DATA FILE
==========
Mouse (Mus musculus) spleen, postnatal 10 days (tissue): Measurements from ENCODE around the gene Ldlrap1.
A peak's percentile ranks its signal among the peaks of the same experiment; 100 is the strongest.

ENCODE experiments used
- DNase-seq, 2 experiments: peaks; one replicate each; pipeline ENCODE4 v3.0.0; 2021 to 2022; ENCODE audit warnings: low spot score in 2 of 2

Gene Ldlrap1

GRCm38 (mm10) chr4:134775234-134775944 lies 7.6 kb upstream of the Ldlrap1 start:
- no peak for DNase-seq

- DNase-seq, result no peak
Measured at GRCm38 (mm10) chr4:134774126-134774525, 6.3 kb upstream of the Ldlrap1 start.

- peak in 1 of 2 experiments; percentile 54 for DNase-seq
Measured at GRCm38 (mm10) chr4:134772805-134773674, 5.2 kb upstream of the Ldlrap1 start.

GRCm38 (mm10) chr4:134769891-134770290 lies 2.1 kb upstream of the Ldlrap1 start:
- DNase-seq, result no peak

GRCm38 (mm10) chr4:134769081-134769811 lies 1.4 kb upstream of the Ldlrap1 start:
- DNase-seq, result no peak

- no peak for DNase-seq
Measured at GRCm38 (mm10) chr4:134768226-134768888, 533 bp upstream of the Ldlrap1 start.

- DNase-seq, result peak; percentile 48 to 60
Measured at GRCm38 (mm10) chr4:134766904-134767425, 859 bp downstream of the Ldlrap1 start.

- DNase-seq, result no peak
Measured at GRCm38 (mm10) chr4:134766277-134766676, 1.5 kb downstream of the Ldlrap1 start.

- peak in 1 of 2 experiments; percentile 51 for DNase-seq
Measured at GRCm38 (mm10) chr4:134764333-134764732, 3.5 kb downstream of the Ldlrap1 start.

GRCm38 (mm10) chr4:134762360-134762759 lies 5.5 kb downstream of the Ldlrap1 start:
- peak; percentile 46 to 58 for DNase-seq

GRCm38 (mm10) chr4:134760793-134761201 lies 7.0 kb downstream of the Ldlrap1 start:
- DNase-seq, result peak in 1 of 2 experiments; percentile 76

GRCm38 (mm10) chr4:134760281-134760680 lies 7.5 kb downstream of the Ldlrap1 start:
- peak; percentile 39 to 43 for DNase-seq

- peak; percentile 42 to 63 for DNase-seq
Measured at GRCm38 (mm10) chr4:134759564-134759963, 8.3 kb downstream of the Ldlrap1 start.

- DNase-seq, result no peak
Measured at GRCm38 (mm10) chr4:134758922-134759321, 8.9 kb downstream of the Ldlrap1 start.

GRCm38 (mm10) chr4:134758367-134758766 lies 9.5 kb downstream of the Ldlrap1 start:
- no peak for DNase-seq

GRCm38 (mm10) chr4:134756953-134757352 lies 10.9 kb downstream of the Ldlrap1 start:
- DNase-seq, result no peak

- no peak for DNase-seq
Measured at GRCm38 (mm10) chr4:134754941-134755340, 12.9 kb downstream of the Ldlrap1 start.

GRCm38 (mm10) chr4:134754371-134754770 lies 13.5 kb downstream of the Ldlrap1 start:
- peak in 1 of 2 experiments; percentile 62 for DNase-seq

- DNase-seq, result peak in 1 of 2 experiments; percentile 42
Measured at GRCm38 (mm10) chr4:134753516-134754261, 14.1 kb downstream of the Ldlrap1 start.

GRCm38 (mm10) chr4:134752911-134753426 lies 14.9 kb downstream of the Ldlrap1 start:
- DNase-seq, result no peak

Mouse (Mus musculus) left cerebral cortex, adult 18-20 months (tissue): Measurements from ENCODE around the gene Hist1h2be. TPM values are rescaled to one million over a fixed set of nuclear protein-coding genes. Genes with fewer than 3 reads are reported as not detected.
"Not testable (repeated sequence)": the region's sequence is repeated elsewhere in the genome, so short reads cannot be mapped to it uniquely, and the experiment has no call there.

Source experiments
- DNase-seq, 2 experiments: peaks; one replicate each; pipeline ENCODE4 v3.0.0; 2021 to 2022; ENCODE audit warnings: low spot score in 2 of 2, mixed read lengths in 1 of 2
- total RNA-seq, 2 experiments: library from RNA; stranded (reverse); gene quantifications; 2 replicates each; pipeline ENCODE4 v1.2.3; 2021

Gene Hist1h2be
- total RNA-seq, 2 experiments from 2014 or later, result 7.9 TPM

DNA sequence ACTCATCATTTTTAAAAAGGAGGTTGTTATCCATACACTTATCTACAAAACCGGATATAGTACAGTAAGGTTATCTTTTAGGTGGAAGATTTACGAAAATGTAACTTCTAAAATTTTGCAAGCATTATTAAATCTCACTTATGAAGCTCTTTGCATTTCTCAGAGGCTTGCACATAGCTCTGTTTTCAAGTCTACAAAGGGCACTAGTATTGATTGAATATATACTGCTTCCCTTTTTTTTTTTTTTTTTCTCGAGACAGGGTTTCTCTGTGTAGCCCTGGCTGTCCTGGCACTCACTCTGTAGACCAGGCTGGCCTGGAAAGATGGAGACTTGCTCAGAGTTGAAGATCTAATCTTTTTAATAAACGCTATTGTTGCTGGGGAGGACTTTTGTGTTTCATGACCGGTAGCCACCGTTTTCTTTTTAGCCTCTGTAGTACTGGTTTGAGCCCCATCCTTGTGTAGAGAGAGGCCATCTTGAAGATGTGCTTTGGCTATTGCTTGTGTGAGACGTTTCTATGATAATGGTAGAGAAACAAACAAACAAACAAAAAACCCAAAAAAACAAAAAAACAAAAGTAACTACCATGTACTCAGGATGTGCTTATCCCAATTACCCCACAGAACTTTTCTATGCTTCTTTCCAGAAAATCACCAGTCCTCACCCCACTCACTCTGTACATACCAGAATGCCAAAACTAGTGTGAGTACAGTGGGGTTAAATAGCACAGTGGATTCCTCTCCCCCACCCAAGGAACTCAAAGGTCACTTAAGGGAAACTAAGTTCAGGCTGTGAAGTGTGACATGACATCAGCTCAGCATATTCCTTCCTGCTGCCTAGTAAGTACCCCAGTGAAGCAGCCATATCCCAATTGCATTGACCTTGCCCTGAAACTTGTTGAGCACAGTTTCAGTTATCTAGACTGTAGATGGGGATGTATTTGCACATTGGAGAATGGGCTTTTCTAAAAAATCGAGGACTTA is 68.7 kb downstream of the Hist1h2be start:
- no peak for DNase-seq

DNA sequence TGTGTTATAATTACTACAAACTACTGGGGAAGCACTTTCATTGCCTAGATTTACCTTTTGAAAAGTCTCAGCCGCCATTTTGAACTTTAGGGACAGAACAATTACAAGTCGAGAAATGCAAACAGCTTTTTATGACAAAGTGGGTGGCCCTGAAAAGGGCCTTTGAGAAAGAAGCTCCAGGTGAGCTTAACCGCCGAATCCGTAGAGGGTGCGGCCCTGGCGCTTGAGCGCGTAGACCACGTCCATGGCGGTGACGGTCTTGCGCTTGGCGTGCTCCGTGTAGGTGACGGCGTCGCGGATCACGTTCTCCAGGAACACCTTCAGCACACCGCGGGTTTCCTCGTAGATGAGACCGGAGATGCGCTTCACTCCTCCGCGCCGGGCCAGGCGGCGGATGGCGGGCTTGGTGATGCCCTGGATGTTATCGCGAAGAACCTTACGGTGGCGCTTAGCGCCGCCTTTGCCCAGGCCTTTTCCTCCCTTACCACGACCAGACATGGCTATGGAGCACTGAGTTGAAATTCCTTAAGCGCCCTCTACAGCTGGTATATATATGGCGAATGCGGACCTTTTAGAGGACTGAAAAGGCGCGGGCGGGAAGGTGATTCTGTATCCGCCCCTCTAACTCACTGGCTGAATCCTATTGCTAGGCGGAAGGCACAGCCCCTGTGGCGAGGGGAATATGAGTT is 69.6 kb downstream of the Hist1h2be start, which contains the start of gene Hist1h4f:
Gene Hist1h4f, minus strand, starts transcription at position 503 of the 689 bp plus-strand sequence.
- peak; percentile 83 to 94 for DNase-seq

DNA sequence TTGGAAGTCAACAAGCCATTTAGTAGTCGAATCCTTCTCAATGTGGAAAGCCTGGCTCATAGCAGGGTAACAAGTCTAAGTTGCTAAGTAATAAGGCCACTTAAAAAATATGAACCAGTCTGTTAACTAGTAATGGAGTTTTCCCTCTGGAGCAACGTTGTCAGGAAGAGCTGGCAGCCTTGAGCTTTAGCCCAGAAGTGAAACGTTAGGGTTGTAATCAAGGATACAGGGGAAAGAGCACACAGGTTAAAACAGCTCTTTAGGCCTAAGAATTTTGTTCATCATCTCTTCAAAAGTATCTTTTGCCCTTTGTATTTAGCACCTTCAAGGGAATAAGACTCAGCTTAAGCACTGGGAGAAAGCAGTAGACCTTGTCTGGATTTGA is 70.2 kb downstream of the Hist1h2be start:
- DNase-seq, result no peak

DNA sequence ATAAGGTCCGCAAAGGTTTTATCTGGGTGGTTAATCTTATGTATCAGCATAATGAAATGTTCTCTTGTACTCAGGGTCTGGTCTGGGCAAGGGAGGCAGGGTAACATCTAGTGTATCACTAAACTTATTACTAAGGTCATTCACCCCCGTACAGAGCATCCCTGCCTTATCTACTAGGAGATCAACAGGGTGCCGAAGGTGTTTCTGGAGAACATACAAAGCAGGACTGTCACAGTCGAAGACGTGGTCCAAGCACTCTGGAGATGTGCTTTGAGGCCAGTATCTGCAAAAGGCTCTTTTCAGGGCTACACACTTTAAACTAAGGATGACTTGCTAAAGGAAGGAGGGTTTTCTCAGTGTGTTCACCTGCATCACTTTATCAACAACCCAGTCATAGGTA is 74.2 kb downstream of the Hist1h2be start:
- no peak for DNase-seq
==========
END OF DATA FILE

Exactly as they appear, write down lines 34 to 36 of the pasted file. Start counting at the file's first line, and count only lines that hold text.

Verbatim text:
GRCm38 (mm10) chr4:134758367-134758766 lies 9.5 kb downstream of the Ldlrap1 start:
- no peak for DNase-seq

GRCm38 (mm10) chr4:134756953-134757352 lies 10.9 kb downstream of the Ldlrap1 start: